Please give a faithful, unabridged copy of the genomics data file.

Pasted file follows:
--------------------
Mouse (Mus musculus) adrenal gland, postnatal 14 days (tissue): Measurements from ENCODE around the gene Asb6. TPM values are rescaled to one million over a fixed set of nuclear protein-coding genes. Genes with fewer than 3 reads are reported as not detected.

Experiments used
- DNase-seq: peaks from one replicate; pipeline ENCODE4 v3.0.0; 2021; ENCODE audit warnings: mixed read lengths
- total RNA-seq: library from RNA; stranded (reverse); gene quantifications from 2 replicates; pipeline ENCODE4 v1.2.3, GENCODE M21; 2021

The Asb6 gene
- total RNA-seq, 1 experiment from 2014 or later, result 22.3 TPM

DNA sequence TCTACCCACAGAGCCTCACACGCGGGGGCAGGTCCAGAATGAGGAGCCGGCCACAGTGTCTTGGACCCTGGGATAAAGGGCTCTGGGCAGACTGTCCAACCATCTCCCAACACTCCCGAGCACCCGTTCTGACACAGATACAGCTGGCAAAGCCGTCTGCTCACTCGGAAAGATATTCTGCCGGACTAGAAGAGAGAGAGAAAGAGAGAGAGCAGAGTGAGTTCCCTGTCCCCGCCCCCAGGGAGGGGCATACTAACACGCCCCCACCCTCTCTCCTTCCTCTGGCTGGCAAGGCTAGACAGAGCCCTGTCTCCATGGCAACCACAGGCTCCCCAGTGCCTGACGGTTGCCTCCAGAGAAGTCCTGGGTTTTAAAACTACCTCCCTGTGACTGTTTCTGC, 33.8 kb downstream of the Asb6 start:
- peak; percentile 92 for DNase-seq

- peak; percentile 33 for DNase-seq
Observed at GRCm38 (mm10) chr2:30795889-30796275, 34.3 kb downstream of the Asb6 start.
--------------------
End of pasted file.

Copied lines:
Mouse (Mus musculus) adrenal gland, postnatal 14 days (tissue): Measurements from ENCODE around the gene Asb6. TPM values are rescaled to one million over a fixed set of nuclear protein-coding genes. Genes with fewer than 3 reads are reported as not detected.

Experiments used
- DNase-seq: peaks from one replicate; pipeline ENCODE4 v3.0.0; 2021; ENCODE audit warnings: mixed read lengths
- total RNA-seq: library from RNA; stranded (reverse); gene quantifications from 2 replicates; pipeline ENCODE4 v1.2.3, GENCODE M21; 2021

The Asb6 gene
- total RNA-seq, 1 experiment from 2014 or later, result 22.3 TPM

DNA sequence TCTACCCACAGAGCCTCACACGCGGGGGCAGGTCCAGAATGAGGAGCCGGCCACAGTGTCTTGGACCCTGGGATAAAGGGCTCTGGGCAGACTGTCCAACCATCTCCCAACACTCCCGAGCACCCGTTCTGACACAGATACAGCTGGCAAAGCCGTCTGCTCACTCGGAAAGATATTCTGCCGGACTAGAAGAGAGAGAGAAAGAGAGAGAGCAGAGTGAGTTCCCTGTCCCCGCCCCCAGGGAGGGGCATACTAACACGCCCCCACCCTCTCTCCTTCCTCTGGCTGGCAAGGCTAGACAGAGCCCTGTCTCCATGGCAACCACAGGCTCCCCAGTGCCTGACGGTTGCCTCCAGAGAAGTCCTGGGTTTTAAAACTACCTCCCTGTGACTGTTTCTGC, 33.8 kb downstream of the Asb6 start:
- peak; percentile 92 for DNase-seq

- peak; percentile 33 for DNase-seq
Observed at GRCm38 (mm10) chr2:30795889-30796275, 34.3 kb downstream of the Asb6 start.